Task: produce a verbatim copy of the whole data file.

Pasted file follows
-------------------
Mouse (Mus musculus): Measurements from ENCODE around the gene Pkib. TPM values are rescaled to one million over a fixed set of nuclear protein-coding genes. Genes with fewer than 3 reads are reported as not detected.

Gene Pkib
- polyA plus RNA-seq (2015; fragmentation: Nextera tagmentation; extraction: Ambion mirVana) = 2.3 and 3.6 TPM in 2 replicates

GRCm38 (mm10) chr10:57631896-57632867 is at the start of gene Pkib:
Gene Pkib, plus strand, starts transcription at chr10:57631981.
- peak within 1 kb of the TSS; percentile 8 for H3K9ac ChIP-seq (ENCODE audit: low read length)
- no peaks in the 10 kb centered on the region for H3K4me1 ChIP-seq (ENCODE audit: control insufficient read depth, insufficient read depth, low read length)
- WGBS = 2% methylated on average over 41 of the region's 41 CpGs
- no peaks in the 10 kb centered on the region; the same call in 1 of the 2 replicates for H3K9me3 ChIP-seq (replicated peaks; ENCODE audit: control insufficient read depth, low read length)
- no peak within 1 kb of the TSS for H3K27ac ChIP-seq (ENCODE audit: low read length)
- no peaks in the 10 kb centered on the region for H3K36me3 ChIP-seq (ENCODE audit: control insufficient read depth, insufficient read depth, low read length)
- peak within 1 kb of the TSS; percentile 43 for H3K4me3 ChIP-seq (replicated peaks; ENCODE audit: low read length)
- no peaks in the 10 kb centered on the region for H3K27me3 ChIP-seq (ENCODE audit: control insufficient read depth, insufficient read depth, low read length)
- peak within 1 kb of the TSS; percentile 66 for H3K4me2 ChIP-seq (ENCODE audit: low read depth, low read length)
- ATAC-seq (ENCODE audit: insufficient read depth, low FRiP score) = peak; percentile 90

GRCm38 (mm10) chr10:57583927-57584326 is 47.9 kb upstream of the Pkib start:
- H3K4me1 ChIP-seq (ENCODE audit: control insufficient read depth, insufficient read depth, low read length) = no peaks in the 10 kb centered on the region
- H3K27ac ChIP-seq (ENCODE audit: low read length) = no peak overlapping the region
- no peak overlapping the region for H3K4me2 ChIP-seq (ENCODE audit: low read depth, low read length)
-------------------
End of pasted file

Mouse (Mus musculus): Measurements from ENCODE around the gene Pkib. TPM values are rescaled to one million over a fixed set of nuclear protein-coding genes. Genes with fewer than 3 reads are reported as not detected.

Gene Pkib
- polyA plus RNA-seq (2015; fragmentation: Nextera tagmentation; extraction: Ambion mirVana) = 2.3 and 3.6 TPM in 2 replicates

GRCm38 (mm10) chr10:57631896-57632867 is at the start of gene Pkib:
Gene Pkib, plus strand, starts transcription at chr10:57631981.
- peak within 1 kb of the TSS; percentile 8 for H3K9ac ChIP-seq (ENCODE audit: low read length)
- no peaks in the 10 kb centered on the region for H3K4me1 ChIP-seq (ENCODE audit: control insufficient read depth, insufficient read depth, low read length)
- WGBS = 2% methylated on average over 41 of the region's 41 CpGs
- no peaks in the 10 kb centered on the region; the same call in 1 of the 2 replicates for H3K9me3 ChIP-seq (replicated peaks; ENCODE audit: control insufficient read depth, low read length)
- no peak within 1 kb of the TSS for H3K27ac ChIP-seq (ENCODE audit: low read length)
- no peaks in the 10 kb centered on the region for H3K36me3 ChIP-seq (ENCODE audit: control insufficient read depth, insufficient read depth, low read length)
- peak within 1 kb of the TSS; percentile 43 for H3K4me3 ChIP-seq (replicated peaks; ENCODE audit: low read length)
- no peaks in the 10 kb centered on the region for H3K27me3 ChIP-seq (ENCODE audit: control insufficient read depth, insufficient read depth, low read length)
- peak within 1 kb of the TSS; percentile 66 for H3K4me2 ChIP-seq (ENCODE audit: low read depth, low read length)
- ATAC-seq (ENCODE audit: insufficient read depth, low FRiP score) = peak; percentile 90

GRCm38 (mm10) chr10:57583927-57584326 is 47.9 kb upstream of the Pkib start:
- H3K4me1 ChIP-seq (ENCODE audit: control insufficient read depth, insufficient read depth, low read length) = no peaks in the 10 kb centered on the region
- H3K27ac ChIP-seq (ENCODE audit: low read length) = no peak overlapping the region
- no peak overlapping the region for H3K4me2 ChIP-seq (ENCODE audit: low read depth, low read length)